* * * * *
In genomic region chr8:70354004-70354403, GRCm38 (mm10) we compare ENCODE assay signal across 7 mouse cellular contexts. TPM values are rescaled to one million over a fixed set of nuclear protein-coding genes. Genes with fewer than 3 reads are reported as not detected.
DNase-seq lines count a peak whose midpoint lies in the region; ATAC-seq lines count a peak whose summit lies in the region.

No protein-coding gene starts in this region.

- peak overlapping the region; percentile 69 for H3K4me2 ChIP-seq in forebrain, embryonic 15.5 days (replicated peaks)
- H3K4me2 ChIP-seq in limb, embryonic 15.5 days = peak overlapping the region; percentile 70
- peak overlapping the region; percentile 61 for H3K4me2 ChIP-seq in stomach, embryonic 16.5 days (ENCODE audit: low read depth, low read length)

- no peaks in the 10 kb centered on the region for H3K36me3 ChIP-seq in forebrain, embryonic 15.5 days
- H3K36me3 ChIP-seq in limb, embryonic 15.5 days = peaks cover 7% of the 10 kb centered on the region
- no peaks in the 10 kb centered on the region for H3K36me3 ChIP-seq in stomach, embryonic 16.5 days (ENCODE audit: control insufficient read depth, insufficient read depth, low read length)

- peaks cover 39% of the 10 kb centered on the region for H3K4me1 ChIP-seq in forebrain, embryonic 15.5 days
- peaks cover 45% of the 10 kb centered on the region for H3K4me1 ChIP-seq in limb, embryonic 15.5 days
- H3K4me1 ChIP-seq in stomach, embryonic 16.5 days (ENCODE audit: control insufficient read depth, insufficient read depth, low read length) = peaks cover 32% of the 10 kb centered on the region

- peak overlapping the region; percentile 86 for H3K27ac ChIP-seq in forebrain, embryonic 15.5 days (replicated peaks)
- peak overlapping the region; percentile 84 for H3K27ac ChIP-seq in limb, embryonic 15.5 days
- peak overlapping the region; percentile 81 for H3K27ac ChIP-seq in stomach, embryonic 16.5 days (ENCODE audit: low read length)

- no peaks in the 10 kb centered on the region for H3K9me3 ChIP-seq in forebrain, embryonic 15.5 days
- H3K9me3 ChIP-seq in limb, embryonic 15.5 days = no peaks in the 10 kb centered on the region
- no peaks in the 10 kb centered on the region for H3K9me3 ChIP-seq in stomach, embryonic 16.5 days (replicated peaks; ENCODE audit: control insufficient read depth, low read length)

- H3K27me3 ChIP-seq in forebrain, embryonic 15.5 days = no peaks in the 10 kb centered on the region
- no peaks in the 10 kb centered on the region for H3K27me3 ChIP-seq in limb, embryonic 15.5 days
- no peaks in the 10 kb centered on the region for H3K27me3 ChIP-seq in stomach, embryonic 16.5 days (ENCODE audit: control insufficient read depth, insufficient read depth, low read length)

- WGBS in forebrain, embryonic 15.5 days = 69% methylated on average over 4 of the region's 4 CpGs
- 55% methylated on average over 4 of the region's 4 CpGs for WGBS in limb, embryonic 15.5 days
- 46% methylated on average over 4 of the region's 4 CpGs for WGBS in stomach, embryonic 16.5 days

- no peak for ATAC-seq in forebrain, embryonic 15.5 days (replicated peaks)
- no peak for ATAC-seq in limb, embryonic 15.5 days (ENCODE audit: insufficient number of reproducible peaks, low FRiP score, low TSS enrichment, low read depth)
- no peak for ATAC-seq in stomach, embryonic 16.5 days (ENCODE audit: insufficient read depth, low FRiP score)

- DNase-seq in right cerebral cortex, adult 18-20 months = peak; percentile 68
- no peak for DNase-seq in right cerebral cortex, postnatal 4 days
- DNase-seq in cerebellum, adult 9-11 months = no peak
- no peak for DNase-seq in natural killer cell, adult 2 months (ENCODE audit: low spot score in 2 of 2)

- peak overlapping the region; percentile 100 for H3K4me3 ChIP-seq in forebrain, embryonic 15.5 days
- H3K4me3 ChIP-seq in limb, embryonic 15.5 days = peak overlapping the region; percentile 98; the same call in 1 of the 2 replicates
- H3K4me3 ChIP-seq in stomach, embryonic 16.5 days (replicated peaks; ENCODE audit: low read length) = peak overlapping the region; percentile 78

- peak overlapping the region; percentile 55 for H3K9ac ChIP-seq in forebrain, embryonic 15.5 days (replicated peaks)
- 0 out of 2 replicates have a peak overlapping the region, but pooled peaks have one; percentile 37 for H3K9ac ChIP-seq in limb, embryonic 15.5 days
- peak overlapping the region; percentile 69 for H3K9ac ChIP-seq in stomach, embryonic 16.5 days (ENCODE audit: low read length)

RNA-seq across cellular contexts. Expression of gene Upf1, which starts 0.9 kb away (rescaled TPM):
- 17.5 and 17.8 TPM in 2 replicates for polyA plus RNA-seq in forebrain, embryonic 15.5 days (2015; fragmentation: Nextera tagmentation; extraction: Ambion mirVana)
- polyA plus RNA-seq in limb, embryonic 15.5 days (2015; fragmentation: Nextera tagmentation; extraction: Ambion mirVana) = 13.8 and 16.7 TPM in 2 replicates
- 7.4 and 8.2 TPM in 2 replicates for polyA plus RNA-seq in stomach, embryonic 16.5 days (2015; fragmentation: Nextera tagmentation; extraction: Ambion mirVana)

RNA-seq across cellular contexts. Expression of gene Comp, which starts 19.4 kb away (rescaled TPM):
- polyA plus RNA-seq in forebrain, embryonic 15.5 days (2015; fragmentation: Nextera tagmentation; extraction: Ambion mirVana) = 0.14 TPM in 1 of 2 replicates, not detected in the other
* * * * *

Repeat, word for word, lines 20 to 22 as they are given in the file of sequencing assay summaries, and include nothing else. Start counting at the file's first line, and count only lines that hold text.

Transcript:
- no peaks in the 10 kb centered on the region for H3K27me3 ChIP-seq in limb, embryonic 15.5 days
- no peaks in the 10 kb centered on the region for H3K27me3 ChIP-seq in stomach, embryonic 16.5 days (ENCODE audit: control insufficient read depth, insufficient read depth, low read length)

- WGBS in forebrain, embryonic 15.5 days = 69% methylated on average over 4 of the region's 4 CpGs